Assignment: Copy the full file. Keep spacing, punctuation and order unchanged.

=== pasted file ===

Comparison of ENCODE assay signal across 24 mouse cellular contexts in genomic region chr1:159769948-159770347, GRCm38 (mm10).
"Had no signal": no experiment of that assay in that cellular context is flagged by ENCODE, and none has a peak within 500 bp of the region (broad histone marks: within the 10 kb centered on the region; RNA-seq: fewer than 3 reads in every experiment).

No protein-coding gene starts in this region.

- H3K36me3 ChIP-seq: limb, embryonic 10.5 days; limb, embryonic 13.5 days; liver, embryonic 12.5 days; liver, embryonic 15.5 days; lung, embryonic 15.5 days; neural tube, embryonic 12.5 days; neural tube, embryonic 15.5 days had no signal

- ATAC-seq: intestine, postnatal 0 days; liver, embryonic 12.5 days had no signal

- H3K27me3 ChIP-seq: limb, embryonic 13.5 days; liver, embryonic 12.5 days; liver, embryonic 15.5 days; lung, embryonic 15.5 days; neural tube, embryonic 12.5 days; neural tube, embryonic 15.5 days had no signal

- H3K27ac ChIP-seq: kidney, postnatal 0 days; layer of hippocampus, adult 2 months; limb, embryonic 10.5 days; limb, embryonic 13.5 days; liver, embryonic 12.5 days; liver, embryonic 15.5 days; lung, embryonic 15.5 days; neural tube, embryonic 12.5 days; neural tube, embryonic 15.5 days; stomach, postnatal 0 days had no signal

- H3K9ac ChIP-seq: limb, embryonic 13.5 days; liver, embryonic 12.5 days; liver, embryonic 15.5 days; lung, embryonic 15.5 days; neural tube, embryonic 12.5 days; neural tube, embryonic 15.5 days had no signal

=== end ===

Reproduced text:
Comparison of ENCODE assay signal across 24 mouse cellular contexts in genomic region chr1:159769948-159770347, GRCm38 (mm10).
"Had no signal": no experiment of that assay in that cellular context is flagged by ENCODE, and none has a peak within 500 bp of the region (broad histone marks: within the 10 kb centered on the region; RNA-seq: fewer than 3 reads in every experiment).

No protein-coding gene starts in this region.

- H3K36me3 ChIP-seq: limb, embryonic 10.5 days; limb, embryonic 13.5 days; liver, embryonic 12.5 days; liver, embryonic 15.5 days; lung, embryonic 15.5 days; neural tube, embryonic 12.5 days; neural tube, embryonic 15.5 days had no signal

- ATAC-seq: intestine, postnatal 0 days; liver, embryonic 12.5 days had no signal

- H3K27me3 ChIP-seq: limb, embryonic 13.5 days; liver, embryonic 12.5 days; liver, embryonic 15.5 days; lung, embryonic 15.5 days; neural tube, embryonic 12.5 days; neural tube, embryonic 15.5 days had no signal

- H3K27ac ChIP-seq: kidney, postnatal 0 days; layer of hippocampus, adult 2 months; limb, embryonic 10.5 days; limb, embryonic 13.5 days; liver, embryonic 12.5 days; liver, embryonic 15.5 days; lung, embryonic 15.5 days; neural tube, embryonic 12.5 days; neural tube, embryonic 15.5 days; stomach, postnatal 0 days had no signal

- H3K9ac ChIP-seq: limb, embryonic 13.5 days; liver, embryonic 12.5 days; liver, embryonic 15.5 days; lung, embryonic 15.5 days; neural tube, embryonic 12.5 days; neural tube, embryonic 15.5 days had no signal